Traveling with Your Pets During the Summer

If you’re planning to take a trip with your pets this summer, we have some tips to help ensure a safe and comfortable journey for everyone. Here are some tips for safely and enjoyably traveling with your pets during the summer.

As much fun as it can be for both the pet and the family to bring your pets all along on a trip, traveling with animals generally requires a bit more planning. If you’re staying in hotels, make sure they’re pet friendly before you book. And keep in mind that some hotels and motels that say they allow animals may have weight limits. If you have a 200-pound Mastiff, make sure you let your hosts know ahead of time. If you’re traveling across state lines, bring along your pet’s rabies vaccination record. While this generally isn’t a problem, some states require this proof at certain interstate crossings. 

Pack all your supplies in a zippered tote. If you travel often with pets, some of this stuff can just be stored in the tote at home. If you have more than one pet, the best bet is to bring a separate tote for each one. That way, you can keep their food, medications, and toys organized. Some suggestions for the tote include:

Pet friendly guide books

Collar ID Tag

Pre-packaged food (extra just in case)

Water Bowl/Container

Leash

Animal Records/Vaccinations

Medications

Plastic bags/Cleaning supplies

Litter and box  *If you’re traveling with a cat.

Pet carrier *For cats and smaller dogs.

For your vehicle

Pet barrier

Harness/restraint

Cargo area mat or liner

Mat/travel bed

Water bowl

Stop every couple of hours to let your pet take a break and have some water. Prep your pet for a long trip. Get your pet geared up by taking him on a series of short drives first, gradually lengthening time spent in the car.

Never let your pet ride with its head out the window – eye, ear, and head injuries could result.

Always put your pet on the leash before opening the door or tailgate to let them out.

Keep your pets safe and secure in a well-ventilated crate or carrier. The crate should be large enough for your pet to stand, sit, lie down and turn around in. Secure your pet’s crate so it will not slide or shift in the event of an abrupt stop. If you decide to forgo the crate, don’t allow your pet to ride with his head outside the window, and always keep him in the back seat in a harness attached to a seat buckle.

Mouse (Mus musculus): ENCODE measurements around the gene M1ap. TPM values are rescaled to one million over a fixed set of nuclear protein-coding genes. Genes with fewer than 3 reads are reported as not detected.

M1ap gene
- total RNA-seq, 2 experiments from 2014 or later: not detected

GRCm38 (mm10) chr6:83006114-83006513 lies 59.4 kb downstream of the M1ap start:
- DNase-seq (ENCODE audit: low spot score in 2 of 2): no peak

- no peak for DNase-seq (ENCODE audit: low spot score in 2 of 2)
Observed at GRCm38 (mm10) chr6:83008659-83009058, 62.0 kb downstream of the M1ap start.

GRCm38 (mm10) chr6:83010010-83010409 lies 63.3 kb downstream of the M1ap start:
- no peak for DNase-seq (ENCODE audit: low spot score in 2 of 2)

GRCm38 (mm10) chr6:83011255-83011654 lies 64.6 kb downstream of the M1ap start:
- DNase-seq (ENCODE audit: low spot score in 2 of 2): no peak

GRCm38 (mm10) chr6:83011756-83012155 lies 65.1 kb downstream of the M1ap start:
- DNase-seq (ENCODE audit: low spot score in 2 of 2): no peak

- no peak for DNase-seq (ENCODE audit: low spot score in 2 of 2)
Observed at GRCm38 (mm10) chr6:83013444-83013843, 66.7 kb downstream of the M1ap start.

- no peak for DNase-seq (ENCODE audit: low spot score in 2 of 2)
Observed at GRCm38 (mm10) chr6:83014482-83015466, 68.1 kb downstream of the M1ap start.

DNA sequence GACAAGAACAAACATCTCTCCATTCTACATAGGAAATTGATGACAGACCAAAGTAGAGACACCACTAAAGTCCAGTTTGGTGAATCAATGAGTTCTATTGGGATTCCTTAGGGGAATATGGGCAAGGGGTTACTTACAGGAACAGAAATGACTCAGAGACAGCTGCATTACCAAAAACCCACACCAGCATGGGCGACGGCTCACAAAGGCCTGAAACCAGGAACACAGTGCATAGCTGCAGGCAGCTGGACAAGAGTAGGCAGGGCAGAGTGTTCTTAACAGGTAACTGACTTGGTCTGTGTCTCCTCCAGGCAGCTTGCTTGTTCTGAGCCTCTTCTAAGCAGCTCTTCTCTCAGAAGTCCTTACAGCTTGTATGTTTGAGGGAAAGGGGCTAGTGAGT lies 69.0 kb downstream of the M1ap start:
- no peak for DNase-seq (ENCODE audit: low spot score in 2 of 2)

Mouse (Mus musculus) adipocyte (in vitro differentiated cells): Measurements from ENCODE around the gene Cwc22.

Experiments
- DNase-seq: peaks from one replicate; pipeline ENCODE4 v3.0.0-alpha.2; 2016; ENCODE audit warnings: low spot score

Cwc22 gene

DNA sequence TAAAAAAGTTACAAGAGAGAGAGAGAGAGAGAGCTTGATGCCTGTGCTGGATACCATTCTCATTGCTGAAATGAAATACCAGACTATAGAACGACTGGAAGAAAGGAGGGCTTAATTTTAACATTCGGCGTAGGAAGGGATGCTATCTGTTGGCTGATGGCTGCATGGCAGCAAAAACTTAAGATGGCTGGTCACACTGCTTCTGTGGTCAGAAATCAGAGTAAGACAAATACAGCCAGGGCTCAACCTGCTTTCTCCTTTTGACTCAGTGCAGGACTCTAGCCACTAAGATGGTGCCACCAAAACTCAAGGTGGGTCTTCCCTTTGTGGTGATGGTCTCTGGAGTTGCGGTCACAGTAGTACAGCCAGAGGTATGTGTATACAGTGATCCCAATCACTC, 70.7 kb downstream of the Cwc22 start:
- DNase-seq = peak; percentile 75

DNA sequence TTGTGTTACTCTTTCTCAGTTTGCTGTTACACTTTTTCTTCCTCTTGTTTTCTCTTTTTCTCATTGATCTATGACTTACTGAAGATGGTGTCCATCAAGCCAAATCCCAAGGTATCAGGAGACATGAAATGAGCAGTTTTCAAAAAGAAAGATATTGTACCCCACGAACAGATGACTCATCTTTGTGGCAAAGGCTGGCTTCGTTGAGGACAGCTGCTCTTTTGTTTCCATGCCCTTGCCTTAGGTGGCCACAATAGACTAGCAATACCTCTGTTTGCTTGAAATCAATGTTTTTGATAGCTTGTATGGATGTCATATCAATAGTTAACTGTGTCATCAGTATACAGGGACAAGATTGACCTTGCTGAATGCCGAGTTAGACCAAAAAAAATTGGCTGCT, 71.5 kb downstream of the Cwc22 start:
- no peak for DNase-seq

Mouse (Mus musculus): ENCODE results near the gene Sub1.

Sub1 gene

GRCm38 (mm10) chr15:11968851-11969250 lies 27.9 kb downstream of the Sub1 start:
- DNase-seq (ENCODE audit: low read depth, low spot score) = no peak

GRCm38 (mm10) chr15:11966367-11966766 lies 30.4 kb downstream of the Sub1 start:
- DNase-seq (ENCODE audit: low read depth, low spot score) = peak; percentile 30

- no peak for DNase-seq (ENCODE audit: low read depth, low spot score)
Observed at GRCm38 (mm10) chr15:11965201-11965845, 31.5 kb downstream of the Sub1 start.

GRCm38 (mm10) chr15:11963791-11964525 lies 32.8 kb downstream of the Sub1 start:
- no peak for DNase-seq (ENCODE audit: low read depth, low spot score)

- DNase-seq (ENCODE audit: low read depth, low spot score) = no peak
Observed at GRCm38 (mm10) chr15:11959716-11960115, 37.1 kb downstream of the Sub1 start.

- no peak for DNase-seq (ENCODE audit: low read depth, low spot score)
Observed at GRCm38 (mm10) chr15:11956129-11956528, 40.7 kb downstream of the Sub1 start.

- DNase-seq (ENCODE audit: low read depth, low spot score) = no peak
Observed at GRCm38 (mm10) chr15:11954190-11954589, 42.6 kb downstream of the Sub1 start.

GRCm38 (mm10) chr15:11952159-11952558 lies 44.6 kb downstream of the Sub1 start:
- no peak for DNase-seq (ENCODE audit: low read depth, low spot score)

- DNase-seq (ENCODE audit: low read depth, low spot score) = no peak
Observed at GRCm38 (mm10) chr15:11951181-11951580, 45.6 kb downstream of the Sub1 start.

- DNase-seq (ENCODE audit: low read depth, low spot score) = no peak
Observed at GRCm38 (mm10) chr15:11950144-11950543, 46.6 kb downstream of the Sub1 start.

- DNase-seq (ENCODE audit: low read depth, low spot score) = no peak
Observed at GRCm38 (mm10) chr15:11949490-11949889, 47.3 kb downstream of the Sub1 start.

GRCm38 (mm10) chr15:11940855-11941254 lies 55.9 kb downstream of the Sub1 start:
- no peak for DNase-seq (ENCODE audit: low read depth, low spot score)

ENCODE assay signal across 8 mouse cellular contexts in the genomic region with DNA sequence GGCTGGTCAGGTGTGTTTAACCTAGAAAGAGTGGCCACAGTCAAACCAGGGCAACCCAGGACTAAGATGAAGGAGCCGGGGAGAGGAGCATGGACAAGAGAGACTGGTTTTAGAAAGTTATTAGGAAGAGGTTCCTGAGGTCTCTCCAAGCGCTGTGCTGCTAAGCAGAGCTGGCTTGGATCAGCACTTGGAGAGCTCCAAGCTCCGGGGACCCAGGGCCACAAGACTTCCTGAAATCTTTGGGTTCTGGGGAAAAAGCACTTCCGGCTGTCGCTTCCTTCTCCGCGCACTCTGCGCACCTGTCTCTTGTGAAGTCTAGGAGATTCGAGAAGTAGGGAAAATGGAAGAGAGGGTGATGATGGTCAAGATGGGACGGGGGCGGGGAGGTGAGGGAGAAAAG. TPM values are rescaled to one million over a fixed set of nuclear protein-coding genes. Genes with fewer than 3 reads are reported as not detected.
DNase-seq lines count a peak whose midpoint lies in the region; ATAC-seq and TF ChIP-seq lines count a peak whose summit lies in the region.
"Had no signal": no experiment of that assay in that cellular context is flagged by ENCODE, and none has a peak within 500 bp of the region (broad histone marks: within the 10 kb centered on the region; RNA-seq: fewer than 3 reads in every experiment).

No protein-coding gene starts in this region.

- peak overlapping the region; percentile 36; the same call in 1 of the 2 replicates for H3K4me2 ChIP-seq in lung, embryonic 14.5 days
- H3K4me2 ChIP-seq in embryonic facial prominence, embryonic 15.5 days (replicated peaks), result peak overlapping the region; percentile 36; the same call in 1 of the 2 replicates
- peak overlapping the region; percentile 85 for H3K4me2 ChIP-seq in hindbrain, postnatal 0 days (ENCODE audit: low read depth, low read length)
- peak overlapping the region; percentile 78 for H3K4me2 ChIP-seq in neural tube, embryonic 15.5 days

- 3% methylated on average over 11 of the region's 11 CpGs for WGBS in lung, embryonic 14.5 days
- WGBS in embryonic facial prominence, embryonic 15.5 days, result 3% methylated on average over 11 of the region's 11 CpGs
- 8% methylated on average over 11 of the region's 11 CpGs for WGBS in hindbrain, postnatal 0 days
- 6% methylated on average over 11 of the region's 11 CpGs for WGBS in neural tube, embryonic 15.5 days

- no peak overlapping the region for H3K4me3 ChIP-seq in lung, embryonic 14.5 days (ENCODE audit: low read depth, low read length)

Never leave your animal alone in a parked vehicle. On a hot day, even with the windows open, a parked automobile can become a furnace in no time, and heatstroke can develop. In cold weather, a car can act as a refrigerator, holding in the cold and causing the animal to freeze to death.

Traveling by plane?

Unless your furry friend is small enough to ride under your seat, it’s best to avoid air travel with your pets. If you must bring your pet along on the flight, here are a few suggestions to keep your pet safe while flying the friendly skies.

Book a direct flight whenever possible. This will decrease the chances that your pet is left on the tarmac during extreme weather conditions or mishandled by baggage personnel during a layover. 

Make an appointment with your pet’s veterinarian for a checkup. Prior to your trip, make sure your pet’s vaccinations are up-to-date and obtain a health certificate from your veterinarian dated within 10 days of your departure. Tranquilizing your pet is generally not recommended as it could hamper his or her breathing, so use this time to check with your veterinarian for ways to relax your pet if you suspect he or she may become afraid, anxious or uncomfortable mid-flight. For travel outside of the continental United States, additional planning and health care requirements may be necessary. Contact the foreign office of the country you are traveling to for more information.

Purchase a USDA-approved shipping crate. The crate should be large enough for your pet to stand, sit and turn around comfortably, and lined with some type of bedding—shredded paper or towels—to absorb accidents. Prior to your trip, tape a small pouch of dried food outside the crate so airline personnel will be able to feed your pet in case he or she gets hungry during a layover. The night before you leave, freeze a small dish or tray of water for your pet. This way, it can’t spill during loading and will melt by the time he or she is thirsty. Make sure the crate door is securely closed, but not locked, so that airline personnel can open it in case of an emergency.

Make sure your pet’s crate has proper identification. Mark the crate with the words “Live Animal,” as well as with your name, cell phone and destination phone number, and a photo of your pet. Should your pet escape from the carrier, this could be a lifesaver. You should also carry a photograph of your pet.

Tell every airline employee you encounter—on the ground and in the air—that you are traveling with a pet in the cargo hold. This way, they’ll be ready if any additional considerations or attention is needed. If the plane is delayed, or if you have any concerns about the welfare of your pet, insist that airline personnel check the animal whenever feasible. In certain situations, removing the animal from the cargo hold and deplaning may be warranted.